“It had a bit of romance to it,” he said. “They were giving young people an opportunity to end up on their own patch of dirt and I felt some sort of affinity with the Heytesbury Settlement.”
Today in their Apostle Whey shop, the Bensons display a history of the Heytesbury Settlement, including a map of the original owners.
At the time, the 73-hectare farm had a major erosion problem, virtually no water or trees, and low fertility.
The Bensons set about working with nature, not against it, to get the farm up to scratch.
Their main priority was to split paddocks to control grazing management. In the first 12 months the erosion problem was fenced off, trees planted, water troughs added and fertility increased.
Shelter belts on fence lines and the north-west boundary were helpful.
“They keep the cows warm in winter and cooler in summer and therefore they don’t use as much energy and put more in the vat. They stop the chill factor across the ground so you grow more grass and they keep native wildlife and birds so they clean up the insects and pests,” he said.
The Bensons later bought an additional 75-hectare farm. The drought of 2002-03 led to grain and hay prices doubling and milk prices being halved. Just 17 km from the 12 Apostles, the Bensons were already attracting tourists to see cows being milked.
“Dianne said we should be doing something about these people. We saw an item on Landline about hobby farmers in Queensland making cheese so we decided to find out if we could do it and if we’d like it,” Julian said.
They did and continue today to share their passion and cheeses with tourists and city visitors.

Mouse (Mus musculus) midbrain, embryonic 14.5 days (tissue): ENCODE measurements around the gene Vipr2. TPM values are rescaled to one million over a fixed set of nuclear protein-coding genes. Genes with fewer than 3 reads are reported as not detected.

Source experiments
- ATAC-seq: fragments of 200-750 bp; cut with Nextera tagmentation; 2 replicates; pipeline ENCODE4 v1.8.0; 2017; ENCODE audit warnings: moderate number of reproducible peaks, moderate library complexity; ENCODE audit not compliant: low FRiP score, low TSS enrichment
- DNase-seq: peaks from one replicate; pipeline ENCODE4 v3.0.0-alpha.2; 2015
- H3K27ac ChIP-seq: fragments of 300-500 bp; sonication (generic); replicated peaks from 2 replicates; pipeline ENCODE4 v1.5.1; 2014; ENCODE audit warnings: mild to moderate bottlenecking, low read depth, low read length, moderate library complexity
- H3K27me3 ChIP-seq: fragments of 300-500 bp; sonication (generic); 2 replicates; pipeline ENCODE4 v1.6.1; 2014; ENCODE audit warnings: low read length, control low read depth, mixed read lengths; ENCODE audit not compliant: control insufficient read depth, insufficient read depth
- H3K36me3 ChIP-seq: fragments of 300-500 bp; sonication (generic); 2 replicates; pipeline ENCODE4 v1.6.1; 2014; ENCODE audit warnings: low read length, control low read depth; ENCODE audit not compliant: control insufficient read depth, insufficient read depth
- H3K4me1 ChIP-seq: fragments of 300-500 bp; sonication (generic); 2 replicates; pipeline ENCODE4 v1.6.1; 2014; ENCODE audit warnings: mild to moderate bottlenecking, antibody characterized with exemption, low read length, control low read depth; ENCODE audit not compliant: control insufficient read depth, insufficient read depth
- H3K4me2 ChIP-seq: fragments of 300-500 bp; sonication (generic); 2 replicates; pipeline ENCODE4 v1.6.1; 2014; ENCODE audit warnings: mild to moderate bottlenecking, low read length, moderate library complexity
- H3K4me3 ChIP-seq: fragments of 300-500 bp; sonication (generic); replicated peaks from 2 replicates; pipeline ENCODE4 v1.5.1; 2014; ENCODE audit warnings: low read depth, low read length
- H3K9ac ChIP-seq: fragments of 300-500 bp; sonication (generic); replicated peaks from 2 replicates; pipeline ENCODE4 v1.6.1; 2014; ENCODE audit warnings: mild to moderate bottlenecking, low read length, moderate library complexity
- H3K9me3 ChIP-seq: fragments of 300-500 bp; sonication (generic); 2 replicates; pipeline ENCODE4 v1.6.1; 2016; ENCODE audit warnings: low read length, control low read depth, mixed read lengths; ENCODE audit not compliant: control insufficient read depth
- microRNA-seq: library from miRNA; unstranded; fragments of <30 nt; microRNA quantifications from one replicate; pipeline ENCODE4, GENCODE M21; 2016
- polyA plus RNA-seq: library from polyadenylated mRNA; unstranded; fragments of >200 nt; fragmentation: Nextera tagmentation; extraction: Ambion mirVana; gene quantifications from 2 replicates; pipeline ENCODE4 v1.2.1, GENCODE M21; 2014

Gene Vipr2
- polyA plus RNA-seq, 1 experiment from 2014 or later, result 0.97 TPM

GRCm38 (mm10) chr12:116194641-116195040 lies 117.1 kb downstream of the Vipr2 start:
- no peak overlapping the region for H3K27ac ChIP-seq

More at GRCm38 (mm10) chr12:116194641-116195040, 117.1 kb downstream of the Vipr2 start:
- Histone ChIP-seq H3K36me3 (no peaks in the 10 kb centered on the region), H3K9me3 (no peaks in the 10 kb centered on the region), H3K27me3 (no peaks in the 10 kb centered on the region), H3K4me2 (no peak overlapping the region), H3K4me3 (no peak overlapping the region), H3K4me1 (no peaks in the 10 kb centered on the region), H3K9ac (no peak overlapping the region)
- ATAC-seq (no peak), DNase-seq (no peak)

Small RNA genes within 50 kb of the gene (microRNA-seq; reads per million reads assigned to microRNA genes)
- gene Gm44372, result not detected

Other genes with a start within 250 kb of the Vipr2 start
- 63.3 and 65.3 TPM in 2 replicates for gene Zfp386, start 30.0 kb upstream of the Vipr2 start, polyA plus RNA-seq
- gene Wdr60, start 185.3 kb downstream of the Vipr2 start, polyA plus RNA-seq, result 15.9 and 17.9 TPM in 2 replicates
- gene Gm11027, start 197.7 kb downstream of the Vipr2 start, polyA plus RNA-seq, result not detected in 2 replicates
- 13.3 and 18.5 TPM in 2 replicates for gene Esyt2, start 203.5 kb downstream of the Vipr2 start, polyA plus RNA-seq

“We get people from all over the world. I tell them about how we get the milk and what we do with it. It opens their minds to the possibilities of what farming does,” Julian said.
The City Kids Experiencing Country Life program also visits.
“I teach them how to milk cows and talk about how the environment and farming go hand in hand. I start off by showing a photo of what our farm looked like when we first came here and it was completely bare.”
Students can start in the morning with a glass of milk for their breakfast while a group at the end of the day can see the cows being milked.
Julian hopes his passion rubs off and that others are encouraged by the Legendairy communication initiative to reposition dairy in the community.
“There are too many people in the city who don’t have an appreciation of how farms work or know about the science that goes into farming,” he said.
“It’s a very high-tech industry. It’s not an industry for drop outs. We’re looking for people who are educated and prepared for a challenge and enjoy the lifestyle.”
Julian’s niece from Melbourne has been coming to the farm since she was a toddler, just as Julian did to his uncle. She is now studying veterinary science.
“I’d like to think some of that is from her holidays here and that she was around animals,” he said.
In the meantime, Julian, 65, continues to milk when Luke is on weekends off or on holidays.
“That’s still my main passion, I love the farming,” he said.